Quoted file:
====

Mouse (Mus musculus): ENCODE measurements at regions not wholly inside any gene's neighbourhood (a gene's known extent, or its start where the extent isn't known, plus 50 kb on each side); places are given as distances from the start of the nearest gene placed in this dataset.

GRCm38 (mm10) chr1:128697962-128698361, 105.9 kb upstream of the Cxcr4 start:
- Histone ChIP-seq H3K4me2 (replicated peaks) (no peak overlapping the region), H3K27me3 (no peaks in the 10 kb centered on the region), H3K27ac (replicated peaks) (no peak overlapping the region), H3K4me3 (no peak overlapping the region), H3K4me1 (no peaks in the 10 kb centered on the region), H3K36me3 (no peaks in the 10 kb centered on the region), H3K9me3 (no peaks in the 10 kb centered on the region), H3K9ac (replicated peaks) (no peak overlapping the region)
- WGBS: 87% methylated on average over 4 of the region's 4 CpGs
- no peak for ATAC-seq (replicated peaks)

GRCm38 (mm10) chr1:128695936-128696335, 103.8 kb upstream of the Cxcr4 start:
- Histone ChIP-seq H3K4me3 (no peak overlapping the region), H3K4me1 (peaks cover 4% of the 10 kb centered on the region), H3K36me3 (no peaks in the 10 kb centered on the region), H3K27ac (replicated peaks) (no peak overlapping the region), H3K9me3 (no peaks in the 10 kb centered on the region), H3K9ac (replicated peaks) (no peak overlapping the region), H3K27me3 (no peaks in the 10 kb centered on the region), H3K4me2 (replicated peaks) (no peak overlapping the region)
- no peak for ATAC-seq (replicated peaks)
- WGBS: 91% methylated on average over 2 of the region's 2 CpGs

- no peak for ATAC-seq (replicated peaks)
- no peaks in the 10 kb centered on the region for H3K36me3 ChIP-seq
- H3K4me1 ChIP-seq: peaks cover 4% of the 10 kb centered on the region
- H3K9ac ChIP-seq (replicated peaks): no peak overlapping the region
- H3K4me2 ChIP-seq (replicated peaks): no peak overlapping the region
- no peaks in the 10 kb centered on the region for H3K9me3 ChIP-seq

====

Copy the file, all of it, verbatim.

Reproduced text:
Mouse (Mus musculus): ENCODE measurements at regions not wholly inside any gene's neighbourhood (a gene's known extent, or its start where the extent isn't known, plus 50 kb on each side); places are given as distances from the start of the nearest gene placed in this dataset.

GRCm38 (mm10) chr1:128697962-128698361, 105.9 kb upstream of the Cxcr4 start:
- Histone ChIP-seq H3K4me2 (replicated peaks) (no peak overlapping the region), H3K27me3 (no peaks in the 10 kb centered on the region), H3K27ac (replicated peaks) (no peak overlapping the region), H3K4me3 (no peak overlapping the region), H3K4me1 (no peaks in the 10 kb centered on the region), H3K36me3 (no peaks in the 10 kb centered on the region), H3K9me3 (no peaks in the 10 kb centered on the region), H3K9ac (replicated peaks) (no peak overlapping the region)
- WGBS: 87% methylated on average over 4 of the region's 4 CpGs
- no peak for ATAC-seq (replicated peaks)

GRCm38 (mm10) chr1:128695936-128696335, 103.8 kb upstream of the Cxcr4 start:
- Histone ChIP-seq H3K4me3 (no peak overlapping the region), H3K4me1 (peaks cover 4% of the 10 kb centered on the region), H3K36me3 (no peaks in the 10 kb centered on the region), H3K27ac (replicated peaks) (no peak overlapping the region), H3K9me3 (no peaks in the 10 kb centered on the region), H3K9ac (replicated peaks) (no peak overlapping the region), H3K27me3 (no peaks in the 10 kb centered on the region), H3K4me2 (replicated peaks) (no peak overlapping the region)
- no peak for ATAC-seq (replicated peaks)
- WGBS: 91% methylated on average over 2 of the region's 2 CpGs

- no peak for ATAC-seq (replicated peaks)
- no peaks in the 10 kb centered on the region for H3K36me3 ChIP-seq
- H3K4me1 ChIP-seq: peaks cover 4% of the 10 kb centered on the region
- H3K9ac ChIP-seq (replicated peaks): no peak overlapping the region
- H3K4me2 ChIP-seq (replicated peaks): no peak overlapping the region
- no peaks in the 10 kb centered on the region for H3K9me3 ChIP-seq